Employers and Businesses – Compliance with the Patient Protection and Affordable Care Act

With the Supreme Court upholding the Patient Protection and Affordable Care Act (“PPACA”), employers and individuals need to be prepared to comply with the PPACA.  The following summarizes some of the key provisions and effective dates relating to businesses:

  • For months beginning after December 31, 2013, large employers may be subject to a “shared responsibility payment” if any full-time employee receives a premium tax credit or cost sharing reduction payment.  Generally, a shared responsibility payment will occur where either (i) the employer does not offer to its full-time employees and their dependents the opportunity to enroll in minimum essential coverage under an eligible employer sponsored plan; or (ii) the employer offers its full-time employees and their dependents the opportunity to enroll in minimum essential coverage under an eligible employer sponsored plan that either is unaffordable relative to an employee’s household income or does not provide minimum value (that pays at least 60% of benefits).  This provision applies to months beginning after December 31, 2013.  A large employer is defined as an employer that on average employs fifty or more full-time equivalent employees.  A full-time employee is defined as an employee averaging at least thirty hours per week. 
  • Small employers may qualify for a health insurance tax credit.  A small employer is defined as an employer that maintains a qualifying healthcare arrangement and that has fewer than twenty-five full-time equivalent employees for the tax year with average annual wages of its employees for the year of less than $50,000 per full-time employee.  For tax years 2010 through 2013, the maximum credit is 35% of health insurance premiums paid by small business employers.  The credit is scheduled to increase to 50% after 2013, but will terminate after 2015.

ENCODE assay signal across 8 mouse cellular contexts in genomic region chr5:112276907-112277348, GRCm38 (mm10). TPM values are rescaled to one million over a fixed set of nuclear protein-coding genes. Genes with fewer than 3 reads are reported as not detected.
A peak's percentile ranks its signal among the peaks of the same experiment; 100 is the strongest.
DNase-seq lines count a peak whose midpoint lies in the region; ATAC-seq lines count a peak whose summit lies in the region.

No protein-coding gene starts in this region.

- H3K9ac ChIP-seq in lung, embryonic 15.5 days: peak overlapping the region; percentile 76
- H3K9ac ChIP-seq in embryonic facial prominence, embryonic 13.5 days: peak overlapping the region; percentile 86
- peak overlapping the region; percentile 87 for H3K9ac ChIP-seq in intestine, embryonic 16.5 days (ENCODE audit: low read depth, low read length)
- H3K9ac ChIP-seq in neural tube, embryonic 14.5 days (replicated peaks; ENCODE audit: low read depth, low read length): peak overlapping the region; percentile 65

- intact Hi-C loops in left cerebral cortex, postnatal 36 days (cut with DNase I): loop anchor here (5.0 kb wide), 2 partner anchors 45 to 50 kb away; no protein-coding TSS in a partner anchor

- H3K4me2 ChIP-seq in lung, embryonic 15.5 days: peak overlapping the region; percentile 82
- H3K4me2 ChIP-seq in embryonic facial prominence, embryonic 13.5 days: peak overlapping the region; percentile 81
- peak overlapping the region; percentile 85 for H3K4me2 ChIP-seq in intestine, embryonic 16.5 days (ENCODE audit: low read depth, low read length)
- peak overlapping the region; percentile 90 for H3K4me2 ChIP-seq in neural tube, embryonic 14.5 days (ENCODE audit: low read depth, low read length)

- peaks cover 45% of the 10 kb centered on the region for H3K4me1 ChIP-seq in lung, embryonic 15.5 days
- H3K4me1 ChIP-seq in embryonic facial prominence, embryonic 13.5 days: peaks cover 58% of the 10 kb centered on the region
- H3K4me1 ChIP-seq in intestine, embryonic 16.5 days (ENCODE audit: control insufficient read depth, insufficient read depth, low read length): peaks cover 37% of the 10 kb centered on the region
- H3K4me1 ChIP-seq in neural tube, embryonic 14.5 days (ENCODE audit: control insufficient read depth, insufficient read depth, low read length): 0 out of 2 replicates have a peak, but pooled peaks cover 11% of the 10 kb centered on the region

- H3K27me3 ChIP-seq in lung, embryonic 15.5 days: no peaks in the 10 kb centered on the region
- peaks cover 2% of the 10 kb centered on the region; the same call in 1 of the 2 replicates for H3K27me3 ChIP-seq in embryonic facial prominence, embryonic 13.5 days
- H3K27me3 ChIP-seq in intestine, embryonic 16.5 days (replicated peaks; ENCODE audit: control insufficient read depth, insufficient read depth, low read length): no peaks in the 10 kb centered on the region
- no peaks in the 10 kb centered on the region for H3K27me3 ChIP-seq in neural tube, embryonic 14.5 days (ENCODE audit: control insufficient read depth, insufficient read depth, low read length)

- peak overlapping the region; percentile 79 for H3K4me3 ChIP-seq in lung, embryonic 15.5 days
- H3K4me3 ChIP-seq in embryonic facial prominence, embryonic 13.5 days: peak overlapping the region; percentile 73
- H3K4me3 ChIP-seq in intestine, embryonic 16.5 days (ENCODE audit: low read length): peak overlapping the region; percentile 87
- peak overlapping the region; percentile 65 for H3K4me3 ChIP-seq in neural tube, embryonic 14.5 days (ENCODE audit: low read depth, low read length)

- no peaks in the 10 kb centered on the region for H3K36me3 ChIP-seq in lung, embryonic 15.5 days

• For tax years beginning after December 31, 2012, the maximum contribution to health flexible spending arrangements is decreased from $5,000 to $2,500. 
  • Employer sponsored health care coverage that exceeds a threshold amount will be subject to a 40% excise tax starting 2018.

For information concerning the PPACA and its impact on individuals, see a related post titled Individuals – The Effect of the Patient Protection and Affordable Care Act.

For any questions concerning the PPACA, contact attorney Mark Samila, a member of the firm’s Tax and Employee Benefits team.

Author: Mark Samila